New approach for modern power grids increases efficiency, reduces costs
Modern power grids are rapidly developing because of the increasing availability of renewable energy sources such as solar photovoltaic and wind power. The trend is expected to continue.
Renewable energy generation technologies, however, are highly variable and not fully dispatchable, researchers say, resulting in new challenges to the operational paradigm of the existing power system.
One of the major challenges in today's power grids is designing a dispatch policy that minimizes generation costs while ensuring that all generation and transmission constraints are met for renewable power and variable demand.
Investments in power grids are increasingly larger; they are also subject to regulatory and policy limitations. But power outages due to the uncertainty introduced by renewable power still frequently occur. A strategy based solely on investments in technological improvements of transmission lines and controllable generation capacity is insufficient, researchers say. New dispatch philosophies need to be devised to cope with increasing uncertainty due to unpredictable fluctuations in renewable output.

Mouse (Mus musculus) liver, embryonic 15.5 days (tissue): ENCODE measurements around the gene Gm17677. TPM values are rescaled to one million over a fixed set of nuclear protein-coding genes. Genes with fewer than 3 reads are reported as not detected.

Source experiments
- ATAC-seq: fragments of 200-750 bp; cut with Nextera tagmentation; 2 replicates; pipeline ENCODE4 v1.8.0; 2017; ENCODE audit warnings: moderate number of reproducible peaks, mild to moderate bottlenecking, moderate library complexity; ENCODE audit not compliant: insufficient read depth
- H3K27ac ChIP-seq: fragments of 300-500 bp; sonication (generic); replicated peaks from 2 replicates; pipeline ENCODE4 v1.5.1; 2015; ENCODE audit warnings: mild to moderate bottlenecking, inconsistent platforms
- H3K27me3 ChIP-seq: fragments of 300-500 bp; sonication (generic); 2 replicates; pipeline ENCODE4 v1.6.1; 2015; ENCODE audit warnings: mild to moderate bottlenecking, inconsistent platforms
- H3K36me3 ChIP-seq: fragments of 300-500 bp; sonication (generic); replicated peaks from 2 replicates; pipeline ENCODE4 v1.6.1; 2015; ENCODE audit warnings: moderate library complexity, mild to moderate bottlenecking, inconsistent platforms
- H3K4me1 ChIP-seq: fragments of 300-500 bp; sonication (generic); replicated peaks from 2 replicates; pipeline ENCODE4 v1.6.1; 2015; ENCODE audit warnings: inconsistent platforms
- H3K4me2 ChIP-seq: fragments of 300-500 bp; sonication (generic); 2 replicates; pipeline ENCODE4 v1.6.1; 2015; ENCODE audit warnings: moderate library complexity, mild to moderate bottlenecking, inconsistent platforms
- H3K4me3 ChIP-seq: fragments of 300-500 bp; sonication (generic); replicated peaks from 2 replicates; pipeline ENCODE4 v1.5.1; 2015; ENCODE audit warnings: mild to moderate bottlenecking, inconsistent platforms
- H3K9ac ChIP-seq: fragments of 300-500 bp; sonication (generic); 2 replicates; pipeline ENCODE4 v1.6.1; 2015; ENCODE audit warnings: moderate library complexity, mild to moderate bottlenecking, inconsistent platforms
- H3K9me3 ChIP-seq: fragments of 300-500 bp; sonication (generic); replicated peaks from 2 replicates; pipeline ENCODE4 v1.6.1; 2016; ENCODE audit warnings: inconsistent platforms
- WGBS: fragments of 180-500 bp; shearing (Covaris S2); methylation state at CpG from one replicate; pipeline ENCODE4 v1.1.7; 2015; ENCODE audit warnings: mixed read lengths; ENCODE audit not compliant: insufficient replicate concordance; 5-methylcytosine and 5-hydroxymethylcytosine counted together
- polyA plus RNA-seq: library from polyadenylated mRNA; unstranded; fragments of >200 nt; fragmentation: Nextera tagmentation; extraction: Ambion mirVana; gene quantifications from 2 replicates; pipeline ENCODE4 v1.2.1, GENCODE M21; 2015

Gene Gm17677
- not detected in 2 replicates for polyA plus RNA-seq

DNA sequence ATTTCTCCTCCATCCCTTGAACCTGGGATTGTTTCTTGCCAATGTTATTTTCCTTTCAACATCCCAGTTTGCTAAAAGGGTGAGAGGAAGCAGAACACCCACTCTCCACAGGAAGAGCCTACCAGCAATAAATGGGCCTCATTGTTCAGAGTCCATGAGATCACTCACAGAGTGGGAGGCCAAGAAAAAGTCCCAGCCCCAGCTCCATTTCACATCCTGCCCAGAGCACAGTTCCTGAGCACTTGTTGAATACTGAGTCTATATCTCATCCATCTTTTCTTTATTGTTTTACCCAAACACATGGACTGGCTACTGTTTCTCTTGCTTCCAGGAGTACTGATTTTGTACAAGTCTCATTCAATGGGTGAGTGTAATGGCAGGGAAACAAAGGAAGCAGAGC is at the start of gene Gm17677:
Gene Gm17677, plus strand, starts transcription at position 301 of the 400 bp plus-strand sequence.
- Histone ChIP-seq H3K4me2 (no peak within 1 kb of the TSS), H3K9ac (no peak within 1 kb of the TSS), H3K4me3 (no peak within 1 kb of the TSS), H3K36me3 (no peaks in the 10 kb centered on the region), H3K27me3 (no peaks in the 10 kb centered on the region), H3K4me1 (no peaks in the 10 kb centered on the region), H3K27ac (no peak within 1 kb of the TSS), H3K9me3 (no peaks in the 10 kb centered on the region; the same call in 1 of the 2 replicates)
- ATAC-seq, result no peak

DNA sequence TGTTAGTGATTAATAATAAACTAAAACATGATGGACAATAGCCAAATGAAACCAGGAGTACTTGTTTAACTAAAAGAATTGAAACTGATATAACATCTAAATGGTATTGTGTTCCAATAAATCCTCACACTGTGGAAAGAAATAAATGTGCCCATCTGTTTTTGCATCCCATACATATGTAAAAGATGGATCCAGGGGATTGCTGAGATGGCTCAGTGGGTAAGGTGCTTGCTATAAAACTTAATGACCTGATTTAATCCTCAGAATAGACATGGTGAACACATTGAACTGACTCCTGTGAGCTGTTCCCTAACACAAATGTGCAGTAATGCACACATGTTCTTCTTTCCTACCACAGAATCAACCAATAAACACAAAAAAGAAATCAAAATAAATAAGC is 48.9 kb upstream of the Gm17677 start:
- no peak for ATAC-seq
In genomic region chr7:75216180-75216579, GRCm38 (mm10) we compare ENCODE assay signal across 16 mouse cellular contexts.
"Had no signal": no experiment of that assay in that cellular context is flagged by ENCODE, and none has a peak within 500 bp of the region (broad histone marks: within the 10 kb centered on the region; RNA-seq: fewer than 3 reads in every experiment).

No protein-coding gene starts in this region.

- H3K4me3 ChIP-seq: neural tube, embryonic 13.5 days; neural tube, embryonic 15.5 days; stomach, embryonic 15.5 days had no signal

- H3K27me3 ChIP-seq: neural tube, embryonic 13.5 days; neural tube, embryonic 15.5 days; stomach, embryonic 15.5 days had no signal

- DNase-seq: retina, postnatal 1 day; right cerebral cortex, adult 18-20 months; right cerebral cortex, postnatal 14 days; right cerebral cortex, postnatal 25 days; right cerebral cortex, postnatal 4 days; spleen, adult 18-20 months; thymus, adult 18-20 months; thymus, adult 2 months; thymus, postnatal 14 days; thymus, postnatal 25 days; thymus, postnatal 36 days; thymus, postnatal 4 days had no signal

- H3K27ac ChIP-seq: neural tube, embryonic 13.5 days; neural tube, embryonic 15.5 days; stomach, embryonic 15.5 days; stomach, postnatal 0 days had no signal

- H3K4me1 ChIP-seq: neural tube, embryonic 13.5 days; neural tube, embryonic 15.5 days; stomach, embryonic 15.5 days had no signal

Now, researchers at Pennsylvania State University and other institutions have proposed a novel dispatch strategy for modern power grids that not only reduces the generation cost and amount of greenhouse gas injected into the atmosphere, but also ensures that all constraints in a power network are satisfied, preventing overload and cascading outages. The results are published in IEEE Transactions on Control of Network Systems.
The research was funded by NSF's Division of Computer and Network Systems.